To whom do we owe this debt of the magic dress? First and foremost, to Disney’s Cinderella, whose fairy godmother bibbity-bobbity-boos Cindy’s mouse-made Pepto-pink rags into a silvered-ballgown wonder. It is this dress — luminous layers of fabric suspended above a confection of petticoats, a gown that looks at once historical and timeless — that changes Cinderella’s life. It raises her from ashes, grants her access to the ball, and catches the prince’s eye. Without the magic dress, Cinderella is home alone on a Saturday night, watching Netflix with the forest creatures.
The idea that the magic dress is your ticket to living XXL is not lost on little girls — nor is it lost on big girls, big boys, or anyone in between. When you start looking for the magic dress, you see it everywhere. It’s the Pretty Woman red dress that makes an honest woman out of Julia Roberts’ “beck-and-call-girl” Vivian — and turns Richard Gere’s robber baron Edward into a white knight. Racist antebellum fantasy aside, Gone With the Wind is a paean to the magic dress, whether the green curtain gown Scarlett wears to fake it until she makes it or the arterial-spray red frock that Rhett makes Scarlet wear to shame her. It’s the osprey-epaulet white gown in which Gigi slays le monde of Paris. It’s the black-and-white froth that carries Grace Kelly into Jimmy Stewart’s claustrophobic apartment in Rear Window. It’s classic Cookie dripping with regal gems and bursting with texture, and it’s classic Carrie, sleek and possum-like in next to nothing. The magic dress, at its essence, is narrative shorthand for achieving superhuman femininity.
To the outside observer, the magic dress signals a dramatic turn in a feminized life. From My Fair Lady to Say Yes to the Dress, the very premise of the makeover leans heavily on the magic dress. Radiating female empowerment and desirability, the dress itself tells the story of that woman’s journey to desirability. Impossible things are happening every day, as Rodgers and Hammerstein reminds us in their Cinderella. Why not to you?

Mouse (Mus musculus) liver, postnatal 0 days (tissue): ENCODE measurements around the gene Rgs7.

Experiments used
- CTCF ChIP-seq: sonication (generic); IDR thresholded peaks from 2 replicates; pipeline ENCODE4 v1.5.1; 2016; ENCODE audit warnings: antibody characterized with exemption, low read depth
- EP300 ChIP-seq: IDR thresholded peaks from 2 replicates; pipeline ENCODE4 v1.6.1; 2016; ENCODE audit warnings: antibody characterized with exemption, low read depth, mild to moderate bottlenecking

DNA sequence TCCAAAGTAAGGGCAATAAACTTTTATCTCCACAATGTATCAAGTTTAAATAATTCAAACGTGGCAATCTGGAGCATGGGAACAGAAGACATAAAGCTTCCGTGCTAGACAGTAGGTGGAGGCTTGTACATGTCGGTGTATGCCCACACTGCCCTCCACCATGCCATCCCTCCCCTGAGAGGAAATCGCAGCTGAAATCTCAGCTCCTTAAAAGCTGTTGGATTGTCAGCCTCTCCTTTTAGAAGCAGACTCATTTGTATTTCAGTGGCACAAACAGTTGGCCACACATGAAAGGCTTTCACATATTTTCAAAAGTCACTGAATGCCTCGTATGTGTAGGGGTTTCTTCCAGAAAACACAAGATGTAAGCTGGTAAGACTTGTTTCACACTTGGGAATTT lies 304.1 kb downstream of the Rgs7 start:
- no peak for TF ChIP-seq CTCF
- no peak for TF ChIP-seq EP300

Let me be clear: I like me a magic dress. I appreciate a dress that lets me feel like me, that telegraphs my confidence, that allows people to reflect my confidence back at me like a bunch of walking, talking satellite dishes for my ego. But I am suspicious about anything my culture tries so hard to sell me, especially when it comes with a literal price tag. A magic dress — whether LBD, cocktail dress, statement gown, or day dress — is as much a capitalist construct as it is a gendered one as it is a sexualized one, and this heady brew of money, femininity, and power warrants a critique. I’m not saying you shouldn’t choose that magic dress; I’m suggesting you consider what you’re buying into when you purchase it.
Which is all to say that when it comes to being the heroine in my own life, I’m bypassing the magic dress. See, I’m getting married. It wasn’t something I expected. It wasn’t something I looked for. It was something I chose. (I proposed to my husband-to-be on the E train on New Year’s Day; he said yes.) I’m not going to rely on fickle magic to make it work. In choosing to marry, I realize I’ve got skin in the game, so when I walk down that aisle, I’ll be wearing a pair of leather pants, a silk top, and a repurposed vintage mink. Like altering your momma’s wedding gown, stories often fit better when they’re revised, and my story looks damn fine in a skintight pair of pants.